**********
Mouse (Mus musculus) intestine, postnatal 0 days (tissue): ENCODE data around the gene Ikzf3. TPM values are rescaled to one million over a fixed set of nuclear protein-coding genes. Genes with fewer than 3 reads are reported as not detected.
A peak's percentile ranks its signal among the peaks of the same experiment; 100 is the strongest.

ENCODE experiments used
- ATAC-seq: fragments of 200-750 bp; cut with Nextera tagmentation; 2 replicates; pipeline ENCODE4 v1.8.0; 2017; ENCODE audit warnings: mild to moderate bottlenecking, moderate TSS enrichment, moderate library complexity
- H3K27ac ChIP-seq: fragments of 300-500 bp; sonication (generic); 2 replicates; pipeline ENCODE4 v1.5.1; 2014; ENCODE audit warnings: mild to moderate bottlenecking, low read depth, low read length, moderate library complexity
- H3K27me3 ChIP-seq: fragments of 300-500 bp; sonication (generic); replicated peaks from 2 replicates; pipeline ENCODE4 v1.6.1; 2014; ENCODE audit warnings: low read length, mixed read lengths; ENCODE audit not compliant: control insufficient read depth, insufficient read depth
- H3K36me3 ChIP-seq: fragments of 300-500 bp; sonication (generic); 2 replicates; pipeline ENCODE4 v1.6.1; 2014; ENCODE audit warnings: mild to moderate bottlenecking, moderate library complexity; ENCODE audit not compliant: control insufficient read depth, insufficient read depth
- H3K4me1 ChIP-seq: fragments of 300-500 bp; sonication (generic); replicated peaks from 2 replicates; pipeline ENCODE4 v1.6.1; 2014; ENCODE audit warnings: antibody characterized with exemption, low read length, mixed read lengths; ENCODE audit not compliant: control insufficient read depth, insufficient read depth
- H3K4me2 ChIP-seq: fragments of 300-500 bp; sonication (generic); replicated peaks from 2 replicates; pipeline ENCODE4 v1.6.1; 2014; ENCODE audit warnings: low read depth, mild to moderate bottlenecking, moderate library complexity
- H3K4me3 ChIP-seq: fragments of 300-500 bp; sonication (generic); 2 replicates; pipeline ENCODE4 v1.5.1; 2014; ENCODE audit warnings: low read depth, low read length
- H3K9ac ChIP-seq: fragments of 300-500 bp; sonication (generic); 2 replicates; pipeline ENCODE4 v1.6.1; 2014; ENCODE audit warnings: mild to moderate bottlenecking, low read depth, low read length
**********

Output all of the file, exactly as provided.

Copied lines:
Mouse (Mus musculus) intestine, postnatal 0 days (tissue): ENCODE data around the gene Ikzf3. TPM values are rescaled to one million over a fixed set of nuclear protein-coding genes. Genes with fewer than 3 reads are reported as not detected.
A peak's percentile ranks its signal among the peaks of the same experiment; 100 is the strongest.

ENCODE experiments used
- ATAC-seq: fragments of 200-750 bp; cut with Nextera tagmentation; 2 replicates; pipeline ENCODE4 v1.8.0; 2017; ENCODE audit warnings: mild to moderate bottlenecking, moderate TSS enrichment, moderate library complexity
- H3K27ac ChIP-seq: fragments of 300-500 bp; sonication (generic); 2 replicates; pipeline ENCODE4 v1.5.1; 2014; ENCODE audit warnings: mild to moderate bottlenecking, low read depth, low read length, moderate library complexity
- H3K27me3 ChIP-seq: fragments of 300-500 bp; sonication (generic); replicated peaks from 2 replicates; pipeline ENCODE4 v1.6.1; 2014; ENCODE audit warnings: low read length, mixed read lengths; ENCODE audit not compliant: control insufficient read depth, insufficient read depth
- H3K36me3 ChIP-seq: fragments of 300-500 bp; sonication (generic); 2 replicates; pipeline ENCODE4 v1.6.1; 2014; ENCODE audit warnings: mild to moderate bottlenecking, moderate library complexity; ENCODE audit not compliant: control insufficient read depth, insufficient read depth
- H3K4me1 ChIP-seq: fragments of 300-500 bp; sonication (generic); replicated peaks from 2 replicates; pipeline ENCODE4 v1.6.1; 2014; ENCODE audit warnings: antibody characterized with exemption, low read length, mixed read lengths; ENCODE audit not compliant: control insufficient read depth, insufficient read depth
- H3K4me2 ChIP-seq: fragments of 300-500 bp; sonication (generic); replicated peaks from 2 replicates; pipeline ENCODE4 v1.6.1; 2014; ENCODE audit warnings: low read depth, mild to moderate bottlenecking, moderate library complexity
- H3K4me3 ChIP-seq: fragments of 300-500 bp; sonication (generic); 2 replicates; pipeline ENCODE4 v1.5.1; 2014; ENCODE audit warnings: low read depth, low read length
- H3K9ac ChIP-seq: fragments of 300-500 bp; sonication (generic); 2 replicates; pipeline ENCODE4 v1.6.1; 2014; ENCODE audit warnings: mild to moderate bottlenecking, low read depth, low read length